The fascist state aids capital to preserve profitability, by eliminating unions, nullifying contracts, and abolishing the right to strike. Sometimes state-controlled unions are created to police the working class on behalf of its employers.  These policies encourage the capitalist class to cut wages. The result is a system of police repression which atomizes the working class, preventing it from organizing.  At first, the petit-bourgeoisie is used as a “battering ram” to smash the working class; then it is abandoned by the fascist state, when it takes over the army and police. Trotsky writes:


“German fascism, like Italian fascism, raised itself to power on the backs of the petty bourgeoisie, which it turned into a battering ram against the organizations of the working class and the institutions of democracy. But fascism in power is least of all the rule of the petty bourgeoisie. On the contrary, it is the most ruthless dictatorship of monopoly capital...”


 But the fascist state’s popularity is due to more than repression, alone.  National Socialism reabsorbed many of the unemployed in public works of highway construction and arms manufacture.  It created welfare projects providing collective recreation for millions. And it was especially skillful in recruiting a youth movement, war veterans, criminals and the unemployed.  Having given a brief sketch of the nature of fascism, the question remains:  How do we fight it? The answer lies in the strategy of the United Front.


The organizations of the working class must unite. “March separately, but strike together” is the slogan behind this strategy. The parties of the working class, both revolutionary and social democratic, preserve the right to criticize each other; but once action is democratically arrived at, all must act as one. Finally, it’s essential to mention the issue of “freedom of speech”. 


Under “normal” conditions, most of us favor the view that “free speech” should be absolute. Speech that we disagree with should be countered with more speech in the “marketplace of ideas”. But under conditions of capitalist crisis this attitude can be fatal.  Under “normal” conditions we are told to depend on the state, the laws and police to protect us. But during a capitalist crisis the state may become taken over by fascists. And the police are often members of the fascist party, openly aiding it in attacking its opponents.  So when fascists organize, they must be physically confronted. If they are armed, then the working class, itself, must be armed. It’s a matter of self-defense against those who haven’t the slightest respect for “freedom of speech”, and will abolish it the moment they take power.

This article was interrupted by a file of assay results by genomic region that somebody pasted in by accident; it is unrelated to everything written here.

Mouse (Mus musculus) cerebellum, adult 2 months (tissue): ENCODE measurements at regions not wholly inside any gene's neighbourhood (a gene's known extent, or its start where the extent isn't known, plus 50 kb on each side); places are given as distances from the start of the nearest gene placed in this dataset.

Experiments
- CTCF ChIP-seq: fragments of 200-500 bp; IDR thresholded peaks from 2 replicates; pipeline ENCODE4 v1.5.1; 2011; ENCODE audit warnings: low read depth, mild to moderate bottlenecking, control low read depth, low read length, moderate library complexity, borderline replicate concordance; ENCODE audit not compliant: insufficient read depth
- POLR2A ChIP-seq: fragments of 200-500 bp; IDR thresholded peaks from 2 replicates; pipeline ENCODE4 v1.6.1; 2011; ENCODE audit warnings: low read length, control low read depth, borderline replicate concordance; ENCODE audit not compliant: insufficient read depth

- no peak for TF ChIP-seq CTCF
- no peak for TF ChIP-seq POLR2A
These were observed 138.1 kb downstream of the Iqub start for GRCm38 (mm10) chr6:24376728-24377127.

Today capitalism is undergoing a crisis, a global recession. Capitalist states throughout the world demand policies of “austerity” from the working class and poor. As these government fail to provide a way out of the crisis, it creates the political opportunity for the Left and the Right. In Greece there is Golden Dawn, in France Le Pen, in Hungary, the Jobbik Party. Others, throughout Europe, hide fascist ideology behind a respectable veneer. So Trotsky’s theory of fascism is as vital today as it was during the Great Depression. We of the Left must participate in movements against racism and austerity, and help organize a party (or parties) of the working class. Trotsky described fascism as “…the greatest defeat of the working class in all of history.” Its result was the Holocaust, and a world war with over 50 million dead. This was the price humanity paid for not heeding Trotsky’s prophetic warning.  

© 2015 By Mark Dickman